Bowling Alone

Over twenty years ago an American sociologist, Robert Putnam, wrote an article entitled Bowling Alone. In it he sketched out the decline of community life in America one expression of which was found in the rise of the number of people going bowling alone.

The kind of lonely individualism that Putnam described is well documented on both sides of the Atlantic, both in academic studies and in the kind of news stories one finds in tabloid newspapers.

Unfortunately, what’s happening out there always affects the church. Family breakdown, families dispersing to live in different parts of the country or the world, plus the growth of social media, has left us with the bizarre reality of a world that has better means of communication than at any time in history and yet is more disconnected and lonely than ever. It is really a bit weird that you can have a smart phone, a tablet, landline and a laptop, and yet still live in a social desert.

Of course it was never meant to be that way. We were created for community. It was not good, said God, for man to be alone. God Himself is no lone ranger, existing eternally as a holy community of Father, Son and Holy Spirit.

And the church is called as a body of people. We are called to gather for worship, prayer, mutual encouragement and the word. Something like fifty-nine one anothers in the New Testament might just be an indication of the essence of the church.

There really is no substitute for gathering. We can use social media and television to good effect, but it is no substitute for flesh and blood contact: love one another doesn’t really apply if your whole experience of God and church is sitting in front of a screen watching a preacher – however gifted or famous he or she is.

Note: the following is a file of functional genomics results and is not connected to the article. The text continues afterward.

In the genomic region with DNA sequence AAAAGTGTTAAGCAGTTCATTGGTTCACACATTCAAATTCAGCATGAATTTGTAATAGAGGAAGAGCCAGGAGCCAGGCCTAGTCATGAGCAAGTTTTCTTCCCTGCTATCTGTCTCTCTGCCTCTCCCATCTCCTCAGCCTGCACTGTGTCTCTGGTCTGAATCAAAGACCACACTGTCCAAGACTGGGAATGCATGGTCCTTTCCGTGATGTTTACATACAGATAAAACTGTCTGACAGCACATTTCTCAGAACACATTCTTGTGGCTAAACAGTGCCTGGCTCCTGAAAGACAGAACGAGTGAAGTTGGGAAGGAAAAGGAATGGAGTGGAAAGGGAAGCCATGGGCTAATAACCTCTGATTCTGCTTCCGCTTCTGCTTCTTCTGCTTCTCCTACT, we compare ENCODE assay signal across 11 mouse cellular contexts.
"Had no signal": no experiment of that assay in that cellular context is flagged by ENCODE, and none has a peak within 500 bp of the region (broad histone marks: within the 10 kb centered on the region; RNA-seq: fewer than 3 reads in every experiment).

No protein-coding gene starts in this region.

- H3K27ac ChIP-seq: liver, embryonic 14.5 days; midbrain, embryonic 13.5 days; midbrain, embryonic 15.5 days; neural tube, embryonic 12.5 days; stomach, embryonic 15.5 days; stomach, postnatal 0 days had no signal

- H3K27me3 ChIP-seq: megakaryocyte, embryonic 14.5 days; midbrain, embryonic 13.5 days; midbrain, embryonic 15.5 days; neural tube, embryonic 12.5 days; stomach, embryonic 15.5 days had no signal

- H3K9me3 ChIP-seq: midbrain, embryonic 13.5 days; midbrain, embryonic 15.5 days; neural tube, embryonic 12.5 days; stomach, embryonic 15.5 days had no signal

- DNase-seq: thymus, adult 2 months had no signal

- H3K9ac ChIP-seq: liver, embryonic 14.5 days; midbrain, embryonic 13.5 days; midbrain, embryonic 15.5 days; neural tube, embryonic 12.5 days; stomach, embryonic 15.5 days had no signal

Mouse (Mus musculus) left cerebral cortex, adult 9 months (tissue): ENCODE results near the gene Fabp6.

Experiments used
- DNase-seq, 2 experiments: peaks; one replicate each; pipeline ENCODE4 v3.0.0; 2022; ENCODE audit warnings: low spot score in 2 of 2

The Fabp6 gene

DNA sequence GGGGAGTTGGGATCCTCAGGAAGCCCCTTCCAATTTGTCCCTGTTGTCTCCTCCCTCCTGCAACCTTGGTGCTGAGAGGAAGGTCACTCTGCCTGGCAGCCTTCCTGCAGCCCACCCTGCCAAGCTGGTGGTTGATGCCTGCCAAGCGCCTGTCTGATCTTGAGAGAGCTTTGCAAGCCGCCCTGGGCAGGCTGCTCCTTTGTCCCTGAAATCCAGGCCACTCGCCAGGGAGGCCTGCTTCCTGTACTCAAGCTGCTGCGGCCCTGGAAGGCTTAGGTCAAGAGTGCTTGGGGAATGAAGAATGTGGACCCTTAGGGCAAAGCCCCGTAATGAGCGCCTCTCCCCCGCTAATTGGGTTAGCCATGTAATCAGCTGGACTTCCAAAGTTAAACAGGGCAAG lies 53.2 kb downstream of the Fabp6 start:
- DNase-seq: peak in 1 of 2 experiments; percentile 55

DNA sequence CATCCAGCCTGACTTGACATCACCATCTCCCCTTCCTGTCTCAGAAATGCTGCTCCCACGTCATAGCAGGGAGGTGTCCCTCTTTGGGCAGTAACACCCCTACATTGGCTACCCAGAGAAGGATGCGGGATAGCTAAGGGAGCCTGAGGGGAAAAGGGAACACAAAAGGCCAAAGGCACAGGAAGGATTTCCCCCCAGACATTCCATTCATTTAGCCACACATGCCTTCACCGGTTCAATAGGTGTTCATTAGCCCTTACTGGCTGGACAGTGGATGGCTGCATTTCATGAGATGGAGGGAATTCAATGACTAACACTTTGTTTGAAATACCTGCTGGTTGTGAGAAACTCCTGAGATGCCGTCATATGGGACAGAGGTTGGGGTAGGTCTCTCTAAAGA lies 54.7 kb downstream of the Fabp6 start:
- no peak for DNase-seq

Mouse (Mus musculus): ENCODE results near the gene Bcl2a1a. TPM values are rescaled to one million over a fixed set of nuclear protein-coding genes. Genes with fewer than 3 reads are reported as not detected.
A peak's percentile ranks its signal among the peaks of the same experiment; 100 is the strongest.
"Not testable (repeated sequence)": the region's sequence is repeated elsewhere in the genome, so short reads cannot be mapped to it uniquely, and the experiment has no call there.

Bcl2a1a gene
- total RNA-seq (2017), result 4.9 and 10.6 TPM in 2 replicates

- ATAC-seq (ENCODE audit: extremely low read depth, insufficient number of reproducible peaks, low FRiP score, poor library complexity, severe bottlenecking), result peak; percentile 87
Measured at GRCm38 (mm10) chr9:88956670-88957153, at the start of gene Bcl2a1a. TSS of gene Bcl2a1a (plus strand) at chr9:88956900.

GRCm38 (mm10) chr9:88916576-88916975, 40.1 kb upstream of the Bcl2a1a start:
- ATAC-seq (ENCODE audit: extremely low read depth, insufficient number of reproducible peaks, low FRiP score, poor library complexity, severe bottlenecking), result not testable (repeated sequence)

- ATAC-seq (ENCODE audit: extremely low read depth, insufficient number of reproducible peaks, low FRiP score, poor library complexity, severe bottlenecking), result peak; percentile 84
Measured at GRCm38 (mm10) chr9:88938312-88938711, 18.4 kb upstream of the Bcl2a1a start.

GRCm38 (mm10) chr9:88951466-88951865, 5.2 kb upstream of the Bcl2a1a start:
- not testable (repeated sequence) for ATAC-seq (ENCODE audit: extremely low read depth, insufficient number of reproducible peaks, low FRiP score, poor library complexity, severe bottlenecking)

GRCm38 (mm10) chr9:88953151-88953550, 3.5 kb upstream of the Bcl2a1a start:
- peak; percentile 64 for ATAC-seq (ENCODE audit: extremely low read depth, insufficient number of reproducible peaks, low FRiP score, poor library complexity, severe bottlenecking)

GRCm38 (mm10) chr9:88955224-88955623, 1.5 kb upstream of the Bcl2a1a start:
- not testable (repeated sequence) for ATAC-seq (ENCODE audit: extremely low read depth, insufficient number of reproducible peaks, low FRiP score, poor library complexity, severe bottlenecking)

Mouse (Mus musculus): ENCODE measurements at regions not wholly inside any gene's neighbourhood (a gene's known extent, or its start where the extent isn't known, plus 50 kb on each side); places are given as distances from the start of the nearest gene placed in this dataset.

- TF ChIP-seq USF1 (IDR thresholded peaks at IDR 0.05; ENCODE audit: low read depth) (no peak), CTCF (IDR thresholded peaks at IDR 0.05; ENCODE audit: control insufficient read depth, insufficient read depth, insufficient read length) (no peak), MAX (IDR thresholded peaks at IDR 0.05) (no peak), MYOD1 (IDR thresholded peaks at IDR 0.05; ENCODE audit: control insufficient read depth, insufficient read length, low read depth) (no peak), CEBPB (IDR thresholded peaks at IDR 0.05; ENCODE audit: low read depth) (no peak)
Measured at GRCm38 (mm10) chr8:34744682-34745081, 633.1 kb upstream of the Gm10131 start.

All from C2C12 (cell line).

At best – best – it is one third or even one quarter of church. In fact it is just the bit out of which you get something. God doesn’t receive anything from you as there is no worship (or offering – unless the preacher asks you to donate online). There is no interaction with others. And what about that practice that Jesus instituted for His church, communion? If anything demonstrates that we are supposed to be people meeting together it must be the Lord’s supper. It just doesn’t work in virtual church.

If we are honest, however, our challenge isn’t simply one of logistics. It is sometimes priorities. When you look at the church in the East, especially in places like North Korea or the Islamic nations, it is often the case that Christians are prepared to give up their lives in order to meet. Whereas in the West, Christians are prepared give up meeting in order to do life.

Let’s push through the mindset of individualism that our society has foisted upon us and live up to our calling to be God’s holy, gathered, identifiable community.

I’ll leave you with the words of Hebrews 10.24-25, as translated in The Message:

” Let’s see how inventive we can be in encouraging love and helping out, not avoiding worshipping together as some do but spurring each other on, especially as we see the big Day approaching.”

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